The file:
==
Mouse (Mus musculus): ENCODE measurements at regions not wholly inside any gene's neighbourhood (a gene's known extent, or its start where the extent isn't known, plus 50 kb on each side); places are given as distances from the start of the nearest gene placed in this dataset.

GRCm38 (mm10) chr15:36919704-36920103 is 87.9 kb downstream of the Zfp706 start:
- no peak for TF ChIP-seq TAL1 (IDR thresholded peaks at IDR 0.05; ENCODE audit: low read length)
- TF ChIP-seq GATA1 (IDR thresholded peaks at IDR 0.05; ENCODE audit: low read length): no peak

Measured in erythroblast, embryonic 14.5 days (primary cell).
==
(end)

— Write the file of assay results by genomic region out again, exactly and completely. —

Mouse (Mus musculus): ENCODE measurements at regions not wholly inside any gene's neighbourhood (a gene's known extent, or its start where the extent isn't known, plus 50 kb on each side); places are given as distances from the start of the nearest gene placed in this dataset.

GRCm38 (mm10) chr15:36919704-36920103 is 87.9 kb downstream of the Zfp706 start:
- no peak for TF ChIP-seq TAL1 (IDR thresholded peaks at IDR 0.05; ENCODE audit: low read length)
- TF ChIP-seq GATA1 (IDR thresholded peaks at IDR 0.05; ENCODE audit: low read length): no peak

Measured in erythroblast, embryonic 14.5 days (primary cell).